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CLP wins double in the 2020 Marsh Awards

October 07, 2020

In this year’s Marsh Awards, two CLP alumnae were recognised for their outstanding contributions to conservation. In partnership with Fauna & Flora International (FFI), the Marsh Christian Trust selected Dr Ravinder Kaur for the Terrestrial Conservation Leadership Award and Natia Javakhishvili for the Early Career Conservation Award.

These accolades celebrate the extraordinary efforts of two inspiring leaders to conserve Bornean hornbills in Malaysia (Ravinder) and eastern imperial eagles in Georgia (Natia). Below Ravinder and Natia share their stories and describe what winning a Marsh Award means to them.

Dr Ravinder Kaur, CLP alumna and winner of the 2020 Marsh Award for Terrestrial Conservation Leadership. Photo by CLP teammate, Sanjitpaal Singh/jitspics.com.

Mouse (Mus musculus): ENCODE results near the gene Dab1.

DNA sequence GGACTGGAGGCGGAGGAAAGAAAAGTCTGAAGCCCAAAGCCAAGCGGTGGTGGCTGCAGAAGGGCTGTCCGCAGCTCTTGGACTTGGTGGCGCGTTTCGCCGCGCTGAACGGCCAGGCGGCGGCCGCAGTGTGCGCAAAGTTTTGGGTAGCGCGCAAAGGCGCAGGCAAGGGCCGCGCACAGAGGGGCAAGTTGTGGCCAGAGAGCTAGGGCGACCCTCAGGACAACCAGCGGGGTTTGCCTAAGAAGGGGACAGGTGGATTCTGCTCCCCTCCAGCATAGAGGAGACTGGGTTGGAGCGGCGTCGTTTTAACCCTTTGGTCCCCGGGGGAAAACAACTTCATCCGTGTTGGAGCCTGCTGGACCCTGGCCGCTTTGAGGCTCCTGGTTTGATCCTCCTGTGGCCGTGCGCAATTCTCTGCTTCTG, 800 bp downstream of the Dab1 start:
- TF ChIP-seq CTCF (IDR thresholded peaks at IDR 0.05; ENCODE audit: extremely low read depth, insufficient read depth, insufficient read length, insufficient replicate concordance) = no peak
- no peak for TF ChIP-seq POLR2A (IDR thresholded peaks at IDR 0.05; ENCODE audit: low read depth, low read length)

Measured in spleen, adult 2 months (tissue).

Dr Ravinder Kaur: “It will give our project much-needed exposure”

The 2020 Marsh Award for Terrestrial Conservation Leadership (worth GBP 4,000) was awarded to Dr Ravinder Kaur for her “significant contribution to sustainable biodiversity at a local level.”

When Henry Rees, CLP Programme Officer at FFI, told Ravinder the good news, she couldn’t quite believe it at first. “I was originally reluctant to be nominated because I thought I had no chance, so I was shocked to hear I'd won it!” she said.

Ravinder runs a project to conserve threatened hornbills in the Kinabatangan Wildlife Sanctuary in Borneo, Malaysia, through her social enterprise, Gaia (in partnership with local NGO, HUTAN/KOCP).

Unfortunately, the project has been grounded during lockdown, with most of their donors unable to provide funds due to the pandemic. “The Marsh Award came at the right time—it has definitely lifted my spirits. By winning it, I hope our project receives more exposure and we get to connect with future long-term funders to help keep it going strong,” said Ravinder.